Published: August 20, 2002
By R. Scudder Smith
MANCHESTER, N.H. — “In case you didn’t know, and there is the possibility that you don’t care to know, but there are 42 steps from ground level to the exhibition floor of the New Hampshire State Armory,” Jack Van Gelder said as he ascended the last few steps with some breath to spare. After the climb, the Riverside Antiques Show awaited and it was well worth it. Sixty-six dealers were set-up, including nine showing for the first time, and show manager Linda Turner produced an interesting mix of exhibitors. “I am real happy,” she said the day after the show closed, noting that there were more than 1,000 people at the Tuesday, August 6, afternoon opening and “the show ran smoothly from start to finish.” This was the ninth year for the show, fourth year under Forbes and Turner, and the second year the show has had the Tuesday opening.
“It all happened on opening night and sales were very good, but I did nothing on Thursday,” Tom Jewett of Searsport, Maine, said. And not only was he pleased with Riverside, but “the weather was great this year and I had time to shop the other shows.” A number of hooked rugs hung in this booth, including one with a cat playing with a ball, one with a shield and four stars, and another floral pattern with a cross in the center, sign by the maker, Myra V. Skinner.
Jeff Bridgeman of Dillsburg, Penn., took advantage of the wall space in the cafeteria area next to his booth and decorated it with a variety of framed flags. As the show ended he concluded “people up here were not heavy into flags, or at least not those hung in an eating area.” He sold only one, a centennial example with 13 stars, and among other rdf_Descriptions in the booth were a set of six plank seat Windsor side chairs, black with rose decoration; a large terra-cotta eagle; and a pie safe in old blue-green paint with eight punched tin panels in the front.
“The antique community is not hurting as a result of this week in New Hampshire,” Neil Quinn remarked, adding “it is not up to last year, but not far off.” The booth of Mary Carden Quinn, Floral Park, N.Y., is known for its neat appearance and hooked rugs, and such was the case at Riverside. Six rugs were sold, along with a pair of Indian clubs, an Amish quilt, a blanket chest, a wooden bowl and a large fireplace gridiron with pierced handle with star, heart and club. A selection of smalls accounted for a more than respectable show. Two pieces that remained to be packed out were a tombstone end child’s crib from Lititz, Penn., 35 inches long, old green surface, and a Lancaster County two-board top tavern table in old red, dating from the Nineteenth Century.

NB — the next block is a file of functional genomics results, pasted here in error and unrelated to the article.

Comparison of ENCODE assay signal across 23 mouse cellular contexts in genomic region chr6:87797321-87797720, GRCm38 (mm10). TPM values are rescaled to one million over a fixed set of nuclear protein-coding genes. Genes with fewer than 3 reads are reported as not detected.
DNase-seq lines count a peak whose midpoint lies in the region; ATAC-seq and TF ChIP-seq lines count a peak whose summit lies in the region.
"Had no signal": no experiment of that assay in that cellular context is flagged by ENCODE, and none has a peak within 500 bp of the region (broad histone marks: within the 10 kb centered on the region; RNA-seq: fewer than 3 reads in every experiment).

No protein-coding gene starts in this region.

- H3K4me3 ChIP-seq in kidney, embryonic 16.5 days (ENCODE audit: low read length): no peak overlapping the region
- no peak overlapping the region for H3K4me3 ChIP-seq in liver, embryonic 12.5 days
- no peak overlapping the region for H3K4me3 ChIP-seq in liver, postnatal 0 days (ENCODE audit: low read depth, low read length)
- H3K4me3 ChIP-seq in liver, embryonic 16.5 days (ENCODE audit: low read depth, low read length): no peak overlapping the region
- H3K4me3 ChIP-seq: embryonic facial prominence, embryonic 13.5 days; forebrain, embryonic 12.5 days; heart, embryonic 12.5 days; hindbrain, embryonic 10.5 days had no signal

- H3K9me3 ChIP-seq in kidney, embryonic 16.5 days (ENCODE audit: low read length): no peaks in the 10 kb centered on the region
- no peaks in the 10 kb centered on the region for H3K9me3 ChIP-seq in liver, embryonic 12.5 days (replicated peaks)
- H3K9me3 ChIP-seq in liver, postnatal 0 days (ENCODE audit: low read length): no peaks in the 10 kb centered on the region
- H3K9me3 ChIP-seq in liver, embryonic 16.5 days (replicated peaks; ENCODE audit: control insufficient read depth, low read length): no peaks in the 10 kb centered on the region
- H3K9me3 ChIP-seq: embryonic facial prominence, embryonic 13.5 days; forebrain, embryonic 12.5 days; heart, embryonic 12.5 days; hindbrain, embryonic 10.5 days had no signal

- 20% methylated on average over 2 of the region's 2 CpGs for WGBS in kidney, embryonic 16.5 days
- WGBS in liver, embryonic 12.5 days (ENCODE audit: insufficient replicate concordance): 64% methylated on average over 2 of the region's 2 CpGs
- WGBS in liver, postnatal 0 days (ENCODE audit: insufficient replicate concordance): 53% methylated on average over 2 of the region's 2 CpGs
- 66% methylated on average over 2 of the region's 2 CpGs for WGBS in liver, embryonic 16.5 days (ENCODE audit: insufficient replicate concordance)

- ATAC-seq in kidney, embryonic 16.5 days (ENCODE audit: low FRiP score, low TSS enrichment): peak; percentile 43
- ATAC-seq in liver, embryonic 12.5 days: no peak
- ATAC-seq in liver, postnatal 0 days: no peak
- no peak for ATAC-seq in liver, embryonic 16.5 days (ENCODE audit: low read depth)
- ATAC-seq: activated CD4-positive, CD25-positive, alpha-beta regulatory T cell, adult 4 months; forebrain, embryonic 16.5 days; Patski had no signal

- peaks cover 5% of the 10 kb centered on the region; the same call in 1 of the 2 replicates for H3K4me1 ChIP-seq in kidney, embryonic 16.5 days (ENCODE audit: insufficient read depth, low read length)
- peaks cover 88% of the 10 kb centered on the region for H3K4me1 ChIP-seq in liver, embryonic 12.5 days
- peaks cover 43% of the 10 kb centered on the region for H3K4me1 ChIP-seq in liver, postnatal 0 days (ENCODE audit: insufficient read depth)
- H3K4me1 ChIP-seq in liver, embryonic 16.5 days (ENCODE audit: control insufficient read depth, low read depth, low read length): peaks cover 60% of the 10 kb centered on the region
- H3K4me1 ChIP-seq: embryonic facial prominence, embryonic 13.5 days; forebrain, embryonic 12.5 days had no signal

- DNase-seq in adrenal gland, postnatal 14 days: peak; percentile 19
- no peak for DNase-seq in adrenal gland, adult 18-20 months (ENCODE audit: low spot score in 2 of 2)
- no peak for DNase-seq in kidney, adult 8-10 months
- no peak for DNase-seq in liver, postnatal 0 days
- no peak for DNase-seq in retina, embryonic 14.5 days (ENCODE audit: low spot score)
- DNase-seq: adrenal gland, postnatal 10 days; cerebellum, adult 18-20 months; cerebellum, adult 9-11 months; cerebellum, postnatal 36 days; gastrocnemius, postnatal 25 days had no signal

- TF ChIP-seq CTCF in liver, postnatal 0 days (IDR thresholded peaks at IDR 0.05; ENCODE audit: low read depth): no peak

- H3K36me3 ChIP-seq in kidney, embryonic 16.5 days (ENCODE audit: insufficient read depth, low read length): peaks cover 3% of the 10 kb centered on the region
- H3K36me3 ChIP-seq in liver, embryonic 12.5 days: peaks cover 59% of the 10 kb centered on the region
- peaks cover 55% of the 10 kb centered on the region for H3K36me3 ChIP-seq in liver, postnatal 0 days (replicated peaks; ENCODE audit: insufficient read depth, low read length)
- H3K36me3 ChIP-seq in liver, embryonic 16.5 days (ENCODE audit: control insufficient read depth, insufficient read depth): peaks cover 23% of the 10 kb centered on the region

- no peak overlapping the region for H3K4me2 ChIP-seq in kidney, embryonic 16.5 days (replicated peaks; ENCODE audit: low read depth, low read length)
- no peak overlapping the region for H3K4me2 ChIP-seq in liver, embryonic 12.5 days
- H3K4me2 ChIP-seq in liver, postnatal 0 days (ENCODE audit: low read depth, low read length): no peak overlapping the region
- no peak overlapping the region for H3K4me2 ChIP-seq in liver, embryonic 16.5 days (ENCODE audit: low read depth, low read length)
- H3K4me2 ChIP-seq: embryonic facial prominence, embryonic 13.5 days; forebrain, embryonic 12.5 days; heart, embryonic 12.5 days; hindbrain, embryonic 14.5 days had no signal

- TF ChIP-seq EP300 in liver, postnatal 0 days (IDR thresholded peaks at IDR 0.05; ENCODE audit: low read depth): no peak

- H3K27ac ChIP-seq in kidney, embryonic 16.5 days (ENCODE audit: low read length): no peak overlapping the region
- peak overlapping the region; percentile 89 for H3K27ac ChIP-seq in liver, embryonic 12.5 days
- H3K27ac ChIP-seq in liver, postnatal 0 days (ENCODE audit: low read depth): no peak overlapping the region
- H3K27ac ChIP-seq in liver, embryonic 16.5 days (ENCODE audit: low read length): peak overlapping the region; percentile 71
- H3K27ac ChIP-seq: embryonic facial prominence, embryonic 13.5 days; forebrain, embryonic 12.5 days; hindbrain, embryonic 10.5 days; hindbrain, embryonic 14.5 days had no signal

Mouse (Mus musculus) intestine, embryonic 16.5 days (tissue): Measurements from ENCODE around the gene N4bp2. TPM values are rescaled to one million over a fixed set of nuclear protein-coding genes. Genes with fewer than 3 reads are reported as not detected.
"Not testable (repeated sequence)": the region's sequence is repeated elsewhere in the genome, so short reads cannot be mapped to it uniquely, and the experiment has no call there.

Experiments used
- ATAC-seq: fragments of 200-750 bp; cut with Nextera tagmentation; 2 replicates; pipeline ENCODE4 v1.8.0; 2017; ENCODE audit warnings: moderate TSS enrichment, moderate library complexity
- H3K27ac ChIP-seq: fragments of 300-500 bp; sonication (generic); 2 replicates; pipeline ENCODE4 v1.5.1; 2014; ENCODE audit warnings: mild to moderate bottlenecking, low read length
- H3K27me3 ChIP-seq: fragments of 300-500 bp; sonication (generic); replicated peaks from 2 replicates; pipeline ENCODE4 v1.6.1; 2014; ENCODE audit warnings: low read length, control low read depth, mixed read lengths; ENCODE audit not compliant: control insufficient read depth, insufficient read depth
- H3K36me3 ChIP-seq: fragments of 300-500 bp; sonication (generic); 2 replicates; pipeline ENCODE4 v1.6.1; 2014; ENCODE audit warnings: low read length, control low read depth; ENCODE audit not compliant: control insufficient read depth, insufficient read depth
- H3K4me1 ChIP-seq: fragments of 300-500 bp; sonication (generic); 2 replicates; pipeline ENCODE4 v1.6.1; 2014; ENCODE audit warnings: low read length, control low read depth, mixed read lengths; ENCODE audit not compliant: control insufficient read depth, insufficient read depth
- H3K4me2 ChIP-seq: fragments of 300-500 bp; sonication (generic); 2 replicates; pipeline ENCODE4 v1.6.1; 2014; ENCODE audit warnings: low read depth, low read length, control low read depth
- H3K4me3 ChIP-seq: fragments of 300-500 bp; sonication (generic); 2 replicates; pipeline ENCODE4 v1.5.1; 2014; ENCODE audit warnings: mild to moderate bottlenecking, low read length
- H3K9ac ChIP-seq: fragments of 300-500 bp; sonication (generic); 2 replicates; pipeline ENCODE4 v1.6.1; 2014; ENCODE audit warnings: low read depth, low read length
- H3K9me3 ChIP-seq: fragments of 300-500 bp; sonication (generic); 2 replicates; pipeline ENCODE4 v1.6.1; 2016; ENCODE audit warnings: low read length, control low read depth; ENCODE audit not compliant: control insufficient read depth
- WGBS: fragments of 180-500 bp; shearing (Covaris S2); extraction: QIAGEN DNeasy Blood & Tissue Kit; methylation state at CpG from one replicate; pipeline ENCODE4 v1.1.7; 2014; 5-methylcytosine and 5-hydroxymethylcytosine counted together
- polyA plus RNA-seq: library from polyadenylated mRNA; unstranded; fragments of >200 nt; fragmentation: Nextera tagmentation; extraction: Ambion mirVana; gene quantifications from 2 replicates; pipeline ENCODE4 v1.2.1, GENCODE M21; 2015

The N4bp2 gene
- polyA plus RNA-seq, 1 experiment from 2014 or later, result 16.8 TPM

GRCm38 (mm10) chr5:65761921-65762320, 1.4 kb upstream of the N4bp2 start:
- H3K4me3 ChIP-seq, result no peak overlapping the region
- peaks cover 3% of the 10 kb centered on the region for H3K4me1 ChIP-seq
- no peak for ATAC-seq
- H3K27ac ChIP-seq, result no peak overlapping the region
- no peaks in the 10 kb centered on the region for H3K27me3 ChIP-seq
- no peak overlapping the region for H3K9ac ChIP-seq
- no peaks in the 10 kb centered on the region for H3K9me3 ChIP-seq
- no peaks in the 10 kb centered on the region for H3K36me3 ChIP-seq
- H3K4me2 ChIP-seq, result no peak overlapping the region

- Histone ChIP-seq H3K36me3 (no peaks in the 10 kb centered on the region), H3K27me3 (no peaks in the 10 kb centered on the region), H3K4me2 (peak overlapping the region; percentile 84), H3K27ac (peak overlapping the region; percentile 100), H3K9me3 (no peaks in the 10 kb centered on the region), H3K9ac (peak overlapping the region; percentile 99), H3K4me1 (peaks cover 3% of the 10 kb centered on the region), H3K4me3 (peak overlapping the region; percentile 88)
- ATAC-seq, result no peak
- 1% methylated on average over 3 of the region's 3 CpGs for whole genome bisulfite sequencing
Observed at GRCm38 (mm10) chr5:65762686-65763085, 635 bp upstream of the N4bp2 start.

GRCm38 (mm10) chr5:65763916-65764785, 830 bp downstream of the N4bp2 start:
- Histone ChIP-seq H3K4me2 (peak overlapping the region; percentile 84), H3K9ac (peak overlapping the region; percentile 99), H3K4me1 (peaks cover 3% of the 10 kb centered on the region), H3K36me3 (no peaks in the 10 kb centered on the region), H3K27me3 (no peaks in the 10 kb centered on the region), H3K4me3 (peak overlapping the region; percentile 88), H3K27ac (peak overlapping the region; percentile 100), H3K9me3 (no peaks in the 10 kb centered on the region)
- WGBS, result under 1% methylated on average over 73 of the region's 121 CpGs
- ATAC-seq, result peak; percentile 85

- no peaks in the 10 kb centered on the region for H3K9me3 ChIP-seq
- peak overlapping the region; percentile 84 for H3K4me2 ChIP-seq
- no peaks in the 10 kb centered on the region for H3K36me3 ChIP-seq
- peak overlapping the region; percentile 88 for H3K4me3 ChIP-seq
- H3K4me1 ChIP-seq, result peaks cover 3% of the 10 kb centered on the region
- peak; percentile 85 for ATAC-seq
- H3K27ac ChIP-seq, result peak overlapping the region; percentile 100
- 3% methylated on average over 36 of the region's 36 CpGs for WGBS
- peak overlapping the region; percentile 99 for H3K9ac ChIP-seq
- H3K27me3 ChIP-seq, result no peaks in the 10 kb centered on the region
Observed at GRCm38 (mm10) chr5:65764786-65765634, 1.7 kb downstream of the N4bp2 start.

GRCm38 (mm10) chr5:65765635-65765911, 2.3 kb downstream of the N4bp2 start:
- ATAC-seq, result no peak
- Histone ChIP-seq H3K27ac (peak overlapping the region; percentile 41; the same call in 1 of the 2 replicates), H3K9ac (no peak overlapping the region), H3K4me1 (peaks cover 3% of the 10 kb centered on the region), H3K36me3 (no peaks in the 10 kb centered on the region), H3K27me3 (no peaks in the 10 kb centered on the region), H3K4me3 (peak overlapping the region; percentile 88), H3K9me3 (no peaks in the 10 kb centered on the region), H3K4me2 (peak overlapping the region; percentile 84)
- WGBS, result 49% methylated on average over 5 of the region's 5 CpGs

Mark Moody of Shohola, Penn., sold his folk art tall-case clock, a marquetry example with sawtooth top, metal face with applied numbers, that dated from the early Twentieth Century and came from Orange County, N.Y. “I bought the clock right out of a house in Slatehill, N.Y.,” Mark said, and “it was truly an unusual example.” Other sales included a painted document box, a cast-iron football player, and a good number of accessories.
“About the best wagon seat we have ever seen,” was how Edward and Judith Kelz of Woodbury, Conn., described the New England example they displayed in their booth. Dating from the Eighteenth Century, this seat had well worn finials, mushroom capped arms, splint seat, grand finish and measured only 36 inches wide. It was shown on an early Nineteenth Century work or center table, tiger maple legs and pine top, walnut apron, measuring 32¼ inches high, 5 feet, 7 inches long, and 30¾ inches wide. At the back of the booth was a grained jelly cupboard in the original paint, 55 inches high, dating from the Nineteenth Century.
Bruce Emond of Village Braider, Plymouth, Mass., called the show “decent for me, but not comparable to the selling blitz we had at Rhinebeck.” In addition to a selection of decorative objects, he sold a 33-drawer apothecary, grained frame with lettered draw-fronts. A pair of Argand lamps and a Salem, Mass., girandole were shown on a grained mantle with turned columns on the front.
Barrett Menson of Townshend, Vt., had lots of good things to say about the show, including “real happy.” This remark grew from a nice list of sales, including a carousel horse from a Coney Island steeplechase ride, a hanging cupboard, a number of pieces of art work, and a selection of smalls. One of the rdf_Descriptions he had been saving for the show, a lake view of Newport, N.H., oil on canvas by V.C. Dumand, Nineteenth Century, remained unsold.
A one-board tap table with drawer and cherrywood base, traces of old red and the original brass pull, was shown in the booth of Carol Wajtkun Antiques of Preston, Conn. Other furniture included an Eighteenth Century two-drawer blanket chest with bracket base.
Another pine blanket chest, dated 1748, old red surface, from South East Massachusetts, was shown by Brian Cullity of Sagamore, Mass. Other furniture included a Classical pier table, probably Boston, with the original marble top and casters.